I was asked the other day what I thought about Skittles’ social media experiment and whether it would have lasting effects.
My response: I wasn’t sure. The buzz seems to have died down. Certainly it’s nowhere near the pitch that it was when we all first learned that Skittles.com had been turned into Twitter.
Is Skittles’ use of social media clever? Smart? A novelty? Short-term or long-term?
These are all tough questions to answer and there are a lot of ways to evaluate them. Nonetheless, it’s my opinion that Skittles’ effort, no matter how ‘clever‘, looks more like a novelty than anything else.
Sure. With little cost, Skittles created buzz. In the fast-paced world we live in that’s often very hard for marketers to do. So there’s definitely value there; maybe enough to make the effort worthwhile.
In my opinion, the biggest challenge in social media is not measuring ROI (there are plenty of ways to do that); the biggest challenge in social media going beyond buzz.
How do you take a social media campaign beyond the initial euphoria? How do you build on it? How do you keep people engaged? I think it has to do with something a lot of these experiments are missing: a coherent message.
What statement was Skittles trying to make? Who was it trying to make that statement to?
Twitter is a tool. That tool can be used to make a statement. I am still trying to figure out what statement Skittles was making and I suspect a lot of others are too.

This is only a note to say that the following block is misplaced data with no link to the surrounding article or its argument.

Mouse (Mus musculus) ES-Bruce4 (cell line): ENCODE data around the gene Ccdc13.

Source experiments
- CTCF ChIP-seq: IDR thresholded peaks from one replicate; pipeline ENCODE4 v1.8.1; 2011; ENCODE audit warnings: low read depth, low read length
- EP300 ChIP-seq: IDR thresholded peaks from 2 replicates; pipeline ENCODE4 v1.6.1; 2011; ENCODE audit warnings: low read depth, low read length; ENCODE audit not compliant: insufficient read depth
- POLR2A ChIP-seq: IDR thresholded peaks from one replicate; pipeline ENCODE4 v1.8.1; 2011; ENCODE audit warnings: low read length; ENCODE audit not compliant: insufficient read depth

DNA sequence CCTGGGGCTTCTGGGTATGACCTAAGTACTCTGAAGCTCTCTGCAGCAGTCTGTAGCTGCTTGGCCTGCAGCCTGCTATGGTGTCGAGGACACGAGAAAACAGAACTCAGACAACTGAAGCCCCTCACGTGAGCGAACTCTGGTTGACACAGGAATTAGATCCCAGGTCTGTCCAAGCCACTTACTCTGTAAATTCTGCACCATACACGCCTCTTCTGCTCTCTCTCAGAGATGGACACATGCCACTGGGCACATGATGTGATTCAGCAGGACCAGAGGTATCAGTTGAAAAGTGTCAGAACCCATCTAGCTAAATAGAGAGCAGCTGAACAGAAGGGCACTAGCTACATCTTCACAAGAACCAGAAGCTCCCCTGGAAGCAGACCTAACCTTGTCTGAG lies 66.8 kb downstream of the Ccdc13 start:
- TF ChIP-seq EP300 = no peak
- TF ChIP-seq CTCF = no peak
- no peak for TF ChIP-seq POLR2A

Successful branding relies on successful messaging. The Louis Vuitton brand conveys luxury. The Toyota brand conveys reliability. The Apple brand conveys innovation.
Oftentimes a brand is associated with a lifestyle or value system and its messaging, not coincidentally, usually conveys that lifestyle and values. The reason: the message is tailored to appeal to people who live that lifestyle, who share those values.
What exactly did Skittles reinforce by turning its homepage into a Twitterstream? That’s the $64,000 question the people in charge of the Skittles brand should be asking themselves because the truth is that buzz doesn’t build, reinvigorate or reinvent brands.
A coherent message does.
I think that’s something marketers need to keep in mind when they experiment with the ever-growing world of social media. If brands see social media as little more than a cheap tool for getting some short-term attention, they might as well stay home. Branding is a long-term game.
The real potential for social media, like all forms of media, lies in the ways it can be used convey and reinforce a brand’s message. Any focus on viral buzz, PR hits or ROI outside of overarching brand strategy and brand messaging is putting the cart before the horse and selling yourself short.